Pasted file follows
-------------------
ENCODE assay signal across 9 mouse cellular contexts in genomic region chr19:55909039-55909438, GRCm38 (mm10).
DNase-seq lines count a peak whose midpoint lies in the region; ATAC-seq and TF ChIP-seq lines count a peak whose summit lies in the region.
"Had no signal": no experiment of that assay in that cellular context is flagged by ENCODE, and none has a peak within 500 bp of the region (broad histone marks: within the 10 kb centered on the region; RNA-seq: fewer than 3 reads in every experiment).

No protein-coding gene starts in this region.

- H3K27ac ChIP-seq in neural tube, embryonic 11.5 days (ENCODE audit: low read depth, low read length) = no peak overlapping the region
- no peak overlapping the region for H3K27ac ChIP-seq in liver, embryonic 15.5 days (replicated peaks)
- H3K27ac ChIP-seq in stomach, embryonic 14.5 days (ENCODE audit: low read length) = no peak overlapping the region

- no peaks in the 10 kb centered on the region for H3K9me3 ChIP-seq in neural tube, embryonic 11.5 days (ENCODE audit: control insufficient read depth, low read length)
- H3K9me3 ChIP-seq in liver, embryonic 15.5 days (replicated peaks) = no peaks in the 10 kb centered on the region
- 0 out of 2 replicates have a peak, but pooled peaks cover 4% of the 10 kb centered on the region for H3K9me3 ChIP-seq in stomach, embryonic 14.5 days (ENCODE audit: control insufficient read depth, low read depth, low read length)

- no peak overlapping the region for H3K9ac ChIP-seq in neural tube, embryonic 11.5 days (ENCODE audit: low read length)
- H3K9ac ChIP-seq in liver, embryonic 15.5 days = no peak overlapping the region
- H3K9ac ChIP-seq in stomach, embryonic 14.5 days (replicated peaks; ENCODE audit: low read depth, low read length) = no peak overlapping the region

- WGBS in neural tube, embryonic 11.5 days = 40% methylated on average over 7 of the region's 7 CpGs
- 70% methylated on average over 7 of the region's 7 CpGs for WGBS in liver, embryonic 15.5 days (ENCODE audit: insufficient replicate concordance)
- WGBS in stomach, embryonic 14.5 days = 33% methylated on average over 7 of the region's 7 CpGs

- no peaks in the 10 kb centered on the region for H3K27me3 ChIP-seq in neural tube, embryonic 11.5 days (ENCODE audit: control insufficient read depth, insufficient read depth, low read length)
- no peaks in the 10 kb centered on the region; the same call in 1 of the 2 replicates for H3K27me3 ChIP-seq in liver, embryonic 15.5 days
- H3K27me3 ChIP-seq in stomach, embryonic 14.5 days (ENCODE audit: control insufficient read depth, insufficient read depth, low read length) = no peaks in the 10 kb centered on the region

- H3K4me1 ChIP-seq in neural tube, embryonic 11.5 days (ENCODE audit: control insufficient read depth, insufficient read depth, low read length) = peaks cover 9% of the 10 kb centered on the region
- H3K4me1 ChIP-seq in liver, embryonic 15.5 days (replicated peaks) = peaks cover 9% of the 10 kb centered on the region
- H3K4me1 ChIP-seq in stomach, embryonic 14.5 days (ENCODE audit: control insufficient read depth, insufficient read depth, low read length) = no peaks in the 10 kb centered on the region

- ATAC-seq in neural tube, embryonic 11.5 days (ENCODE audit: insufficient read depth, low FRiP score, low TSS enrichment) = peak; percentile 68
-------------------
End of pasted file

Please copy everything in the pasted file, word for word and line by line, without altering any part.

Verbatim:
ENCODE assay signal across 9 mouse cellular contexts in genomic region chr19:55909039-55909438, GRCm38 (mm10).
DNase-seq lines count a peak whose midpoint lies in the region; ATAC-seq and TF ChIP-seq lines count a peak whose summit lies in the region.
"Had no signal": no experiment of that assay in that cellular context is flagged by ENCODE, and none has a peak within 500 bp of the region (broad histone marks: within the 10 kb centered on the region; RNA-seq: fewer than 3 reads in every experiment).

No protein-coding gene starts in this region.

- H3K27ac ChIP-seq in neural tube, embryonic 11.5 days (ENCODE audit: low read depth, low read length) = no peak overlapping the region
- no peak overlapping the region for H3K27ac ChIP-seq in liver, embryonic 15.5 days (replicated peaks)
- H3K27ac ChIP-seq in stomach, embryonic 14.5 days (ENCODE audit: low read length) = no peak overlapping the region

- no peaks in the 10 kb centered on the region for H3K9me3 ChIP-seq in neural tube, embryonic 11.5 days (ENCODE audit: control insufficient read depth, low read length)
- H3K9me3 ChIP-seq in liver, embryonic 15.5 days (replicated peaks) = no peaks in the 10 kb centered on the region
- 0 out of 2 replicates have a peak, but pooled peaks cover 4% of the 10 kb centered on the region for H3K9me3 ChIP-seq in stomach, embryonic 14.5 days (ENCODE audit: control insufficient read depth, low read depth, low read length)

- no peak overlapping the region for H3K9ac ChIP-seq in neural tube, embryonic 11.5 days (ENCODE audit: low read length)
- H3K9ac ChIP-seq in liver, embryonic 15.5 days = no peak overlapping the region
- H3K9ac ChIP-seq in stomach, embryonic 14.5 days (replicated peaks; ENCODE audit: low read depth, low read length) = no peak overlapping the region

- WGBS in neural tube, embryonic 11.5 days = 40% methylated on average over 7 of the region's 7 CpGs
- 70% methylated on average over 7 of the region's 7 CpGs for WGBS in liver, embryonic 15.5 days (ENCODE audit: insufficient replicate concordance)
- WGBS in stomach, embryonic 14.5 days = 33% methylated on average over 7 of the region's 7 CpGs

- no peaks in the 10 kb centered on the region for H3K27me3 ChIP-seq in neural tube, embryonic 11.5 days (ENCODE audit: control insufficient read depth, insufficient read depth, low read length)
- no peaks in the 10 kb centered on the region; the same call in 1 of the 2 replicates for H3K27me3 ChIP-seq in liver, embryonic 15.5 days
- H3K27me3 ChIP-seq in stomach, embryonic 14.5 days (ENCODE audit: control insufficient read depth, insufficient read depth, low read length) = no peaks in the 10 kb centered on the region

- H3K4me1 ChIP-seq in neural tube, embryonic 11.5 days (ENCODE audit: control insufficient read depth, insufficient read depth, low read length) = peaks cover 9% of the 10 kb centered on the region
- H3K4me1 ChIP-seq in liver, embryonic 15.5 days (replicated peaks) = peaks cover 9% of the 10 kb centered on the region
- H3K4me1 ChIP-seq in stomach, embryonic 14.5 days (ENCODE audit: control insufficient read depth, insufficient read depth, low read length) = no peaks in the 10 kb centered on the region

- ATAC-seq in neural tube, embryonic 11.5 days (ENCODE audit: insufficient read depth, low FRiP score, low TSS enrichment) = peak; percentile 68